History

Pendleton, Indiana’s recorded history begins in December 1818 when John Rogers, the first non-native settler to the area, built his home near the falls on Fall Creek. As time passed, more people made their way to the region, always settling near the falls – the community source of water and power.

 

By 1823, Madison County (where Pendleton is located) had officially been formed by the State of Indiana.

A modest cabin near the falls was the governmental center.

 

In the following year, one of the saddest chapters in the area’s history took place. A Native American family was murdered by five white men several miles east of Pendleton. Four of the five men were found and brought to justice in Pendleton. Of those, three were sentenced to death and hanged within sight of the falls. It was the first time in the history of the United States that whites received capitol punishment for the murder of Native Americans.

 

Thomas Pendleton moved to the area in 1825. Five years later, he laid out the town and gave it his name. Since then, the town’s name has remained unchanged (though it was occasionally misspelled as “Pendelton”).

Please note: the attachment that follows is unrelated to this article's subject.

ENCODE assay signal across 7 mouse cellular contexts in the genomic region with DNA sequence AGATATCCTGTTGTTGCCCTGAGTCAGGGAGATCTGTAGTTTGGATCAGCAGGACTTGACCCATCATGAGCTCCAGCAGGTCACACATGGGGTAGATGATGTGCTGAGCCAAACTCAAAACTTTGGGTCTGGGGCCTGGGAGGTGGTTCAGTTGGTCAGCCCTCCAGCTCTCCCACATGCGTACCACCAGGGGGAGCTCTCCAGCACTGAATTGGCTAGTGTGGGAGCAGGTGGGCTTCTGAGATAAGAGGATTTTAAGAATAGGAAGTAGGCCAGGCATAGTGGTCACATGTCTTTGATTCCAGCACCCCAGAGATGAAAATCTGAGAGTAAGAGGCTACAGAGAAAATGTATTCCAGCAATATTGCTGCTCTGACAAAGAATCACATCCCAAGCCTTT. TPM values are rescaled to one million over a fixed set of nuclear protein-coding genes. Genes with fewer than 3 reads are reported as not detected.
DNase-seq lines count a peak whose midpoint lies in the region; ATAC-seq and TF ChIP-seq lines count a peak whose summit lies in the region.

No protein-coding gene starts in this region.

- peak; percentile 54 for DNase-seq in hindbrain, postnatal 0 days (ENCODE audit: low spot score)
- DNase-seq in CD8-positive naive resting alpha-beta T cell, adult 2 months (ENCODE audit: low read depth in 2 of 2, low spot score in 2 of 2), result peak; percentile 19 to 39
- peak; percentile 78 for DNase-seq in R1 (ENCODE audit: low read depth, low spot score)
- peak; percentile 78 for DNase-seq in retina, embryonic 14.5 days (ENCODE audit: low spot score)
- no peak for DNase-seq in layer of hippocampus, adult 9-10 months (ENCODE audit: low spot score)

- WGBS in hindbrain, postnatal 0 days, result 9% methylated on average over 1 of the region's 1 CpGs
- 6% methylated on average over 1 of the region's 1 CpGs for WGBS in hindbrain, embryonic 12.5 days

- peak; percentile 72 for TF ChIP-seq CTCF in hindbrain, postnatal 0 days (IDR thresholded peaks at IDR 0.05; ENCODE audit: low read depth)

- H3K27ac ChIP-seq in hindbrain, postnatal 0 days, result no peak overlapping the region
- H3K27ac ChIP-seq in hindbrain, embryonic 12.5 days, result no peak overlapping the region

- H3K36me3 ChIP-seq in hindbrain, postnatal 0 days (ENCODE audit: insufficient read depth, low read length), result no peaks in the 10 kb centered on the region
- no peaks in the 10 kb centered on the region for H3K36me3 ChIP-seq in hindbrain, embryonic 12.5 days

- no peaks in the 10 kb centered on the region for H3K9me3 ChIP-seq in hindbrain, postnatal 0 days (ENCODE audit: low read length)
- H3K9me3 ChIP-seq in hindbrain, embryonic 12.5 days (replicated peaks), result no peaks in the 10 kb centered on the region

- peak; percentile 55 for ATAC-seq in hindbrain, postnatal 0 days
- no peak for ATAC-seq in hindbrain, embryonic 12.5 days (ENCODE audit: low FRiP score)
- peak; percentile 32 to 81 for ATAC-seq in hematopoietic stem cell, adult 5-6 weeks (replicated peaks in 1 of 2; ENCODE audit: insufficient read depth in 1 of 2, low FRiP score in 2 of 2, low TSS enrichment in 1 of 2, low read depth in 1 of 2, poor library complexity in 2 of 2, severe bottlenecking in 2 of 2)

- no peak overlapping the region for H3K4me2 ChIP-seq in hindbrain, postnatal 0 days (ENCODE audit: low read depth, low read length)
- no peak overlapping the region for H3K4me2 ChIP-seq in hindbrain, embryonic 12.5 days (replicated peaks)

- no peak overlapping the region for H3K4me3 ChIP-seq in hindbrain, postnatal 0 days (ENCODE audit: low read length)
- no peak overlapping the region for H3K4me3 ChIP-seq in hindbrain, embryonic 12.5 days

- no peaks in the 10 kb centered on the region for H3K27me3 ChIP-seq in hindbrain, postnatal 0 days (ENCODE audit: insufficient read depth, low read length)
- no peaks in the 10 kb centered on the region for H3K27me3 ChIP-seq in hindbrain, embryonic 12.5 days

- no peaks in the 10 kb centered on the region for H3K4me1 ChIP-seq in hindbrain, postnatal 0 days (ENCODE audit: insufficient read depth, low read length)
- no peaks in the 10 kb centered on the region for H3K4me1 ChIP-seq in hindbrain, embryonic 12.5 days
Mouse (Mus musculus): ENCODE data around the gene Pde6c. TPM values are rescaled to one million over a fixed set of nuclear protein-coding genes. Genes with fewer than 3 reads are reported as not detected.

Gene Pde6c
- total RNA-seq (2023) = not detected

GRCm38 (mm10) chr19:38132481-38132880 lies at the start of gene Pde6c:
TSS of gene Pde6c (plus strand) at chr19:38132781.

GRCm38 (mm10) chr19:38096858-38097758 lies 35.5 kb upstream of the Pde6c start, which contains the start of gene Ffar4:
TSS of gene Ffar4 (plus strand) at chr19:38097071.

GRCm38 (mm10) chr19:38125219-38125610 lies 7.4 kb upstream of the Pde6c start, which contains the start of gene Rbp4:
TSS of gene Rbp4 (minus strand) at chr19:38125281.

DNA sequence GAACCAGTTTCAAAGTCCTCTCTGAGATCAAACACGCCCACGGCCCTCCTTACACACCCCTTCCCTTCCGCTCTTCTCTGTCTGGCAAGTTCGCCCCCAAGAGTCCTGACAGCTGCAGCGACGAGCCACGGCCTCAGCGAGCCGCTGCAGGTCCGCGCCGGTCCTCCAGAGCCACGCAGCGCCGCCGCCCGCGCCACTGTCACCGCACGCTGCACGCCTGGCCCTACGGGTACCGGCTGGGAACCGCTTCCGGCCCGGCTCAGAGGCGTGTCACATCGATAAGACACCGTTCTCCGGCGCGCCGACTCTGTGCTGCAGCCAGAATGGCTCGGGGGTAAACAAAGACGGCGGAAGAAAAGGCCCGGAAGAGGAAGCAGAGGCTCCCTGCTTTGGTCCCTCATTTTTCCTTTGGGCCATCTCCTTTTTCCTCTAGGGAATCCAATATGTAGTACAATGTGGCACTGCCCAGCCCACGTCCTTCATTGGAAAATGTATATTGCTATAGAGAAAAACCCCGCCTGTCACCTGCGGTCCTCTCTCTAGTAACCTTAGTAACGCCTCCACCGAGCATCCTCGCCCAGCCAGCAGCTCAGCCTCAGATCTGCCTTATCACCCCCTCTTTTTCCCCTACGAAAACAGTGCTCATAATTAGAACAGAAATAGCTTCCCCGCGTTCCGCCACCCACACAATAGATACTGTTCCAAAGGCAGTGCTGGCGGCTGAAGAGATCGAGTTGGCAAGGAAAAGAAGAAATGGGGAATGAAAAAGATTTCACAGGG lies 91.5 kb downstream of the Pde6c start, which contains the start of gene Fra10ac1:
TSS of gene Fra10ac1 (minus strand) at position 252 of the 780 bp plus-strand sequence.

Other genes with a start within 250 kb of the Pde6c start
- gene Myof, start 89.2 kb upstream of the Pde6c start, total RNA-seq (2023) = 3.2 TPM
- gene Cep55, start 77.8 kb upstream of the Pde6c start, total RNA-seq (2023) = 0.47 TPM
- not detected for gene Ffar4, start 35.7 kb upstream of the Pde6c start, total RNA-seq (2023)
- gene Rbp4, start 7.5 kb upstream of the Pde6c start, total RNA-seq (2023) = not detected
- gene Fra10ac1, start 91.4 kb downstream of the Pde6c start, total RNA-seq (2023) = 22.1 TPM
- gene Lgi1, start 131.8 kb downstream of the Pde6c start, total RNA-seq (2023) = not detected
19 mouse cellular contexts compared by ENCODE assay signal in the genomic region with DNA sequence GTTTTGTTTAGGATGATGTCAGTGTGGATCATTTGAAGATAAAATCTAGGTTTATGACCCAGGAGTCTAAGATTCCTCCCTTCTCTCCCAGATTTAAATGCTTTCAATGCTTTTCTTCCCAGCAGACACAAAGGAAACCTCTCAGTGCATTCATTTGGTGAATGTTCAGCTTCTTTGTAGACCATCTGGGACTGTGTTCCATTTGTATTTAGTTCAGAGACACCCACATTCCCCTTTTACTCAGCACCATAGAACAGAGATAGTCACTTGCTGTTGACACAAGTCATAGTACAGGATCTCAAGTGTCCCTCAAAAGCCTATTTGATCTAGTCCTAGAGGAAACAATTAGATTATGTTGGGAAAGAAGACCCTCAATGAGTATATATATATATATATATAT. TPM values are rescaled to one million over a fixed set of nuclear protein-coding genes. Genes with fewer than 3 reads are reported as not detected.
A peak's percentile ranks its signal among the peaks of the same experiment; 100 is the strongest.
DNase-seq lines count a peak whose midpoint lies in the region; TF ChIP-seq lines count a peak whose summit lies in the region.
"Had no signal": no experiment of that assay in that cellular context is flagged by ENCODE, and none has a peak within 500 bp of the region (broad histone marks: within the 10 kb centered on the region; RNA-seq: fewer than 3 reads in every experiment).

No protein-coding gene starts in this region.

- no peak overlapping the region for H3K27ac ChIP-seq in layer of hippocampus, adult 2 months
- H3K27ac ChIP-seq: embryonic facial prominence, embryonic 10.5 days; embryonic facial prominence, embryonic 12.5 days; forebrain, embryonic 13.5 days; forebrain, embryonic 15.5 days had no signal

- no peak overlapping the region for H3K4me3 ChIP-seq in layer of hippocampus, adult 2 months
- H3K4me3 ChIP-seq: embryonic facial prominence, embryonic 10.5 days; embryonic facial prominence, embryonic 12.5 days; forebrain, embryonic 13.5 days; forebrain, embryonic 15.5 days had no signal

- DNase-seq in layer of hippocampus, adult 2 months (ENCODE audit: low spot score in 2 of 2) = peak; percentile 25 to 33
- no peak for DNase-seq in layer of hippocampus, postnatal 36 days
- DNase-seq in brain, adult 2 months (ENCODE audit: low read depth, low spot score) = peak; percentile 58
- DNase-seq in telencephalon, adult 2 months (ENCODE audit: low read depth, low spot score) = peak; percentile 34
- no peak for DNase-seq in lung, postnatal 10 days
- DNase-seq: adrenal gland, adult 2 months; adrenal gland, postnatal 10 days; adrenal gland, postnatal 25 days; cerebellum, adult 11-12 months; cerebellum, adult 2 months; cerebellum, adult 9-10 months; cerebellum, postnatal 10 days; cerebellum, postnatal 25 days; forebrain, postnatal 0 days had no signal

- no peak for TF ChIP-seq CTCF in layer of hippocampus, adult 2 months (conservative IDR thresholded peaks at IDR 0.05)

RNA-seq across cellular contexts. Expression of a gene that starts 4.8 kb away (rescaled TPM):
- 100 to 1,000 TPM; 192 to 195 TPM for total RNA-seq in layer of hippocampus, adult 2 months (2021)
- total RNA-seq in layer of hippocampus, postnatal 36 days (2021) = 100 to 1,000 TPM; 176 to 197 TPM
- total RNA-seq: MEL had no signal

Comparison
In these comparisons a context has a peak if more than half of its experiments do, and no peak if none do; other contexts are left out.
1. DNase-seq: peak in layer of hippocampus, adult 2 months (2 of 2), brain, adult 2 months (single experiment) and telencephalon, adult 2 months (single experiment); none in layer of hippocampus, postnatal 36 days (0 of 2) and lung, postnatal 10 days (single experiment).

In 1843, noted abolitionist Frederick Douglass spoke in Pendleton. Historical accounts suggest that Douglass’ life was in danger from would-be assassins. Through the compassion and bravery of members of the town, he escaped.

 

By the early 1900’s water was no longer the main source of power in Pendleton. Gas was fast becoming the fuel of choice. During this era several glass and tile manufacturing facilities called Pendleton home.

 

Through the 20th century Pendleton continued to grow, all the while remaining committed to responsible planning. That foresight made the town the unique place it is today – an ideal home for residents and businesses alike.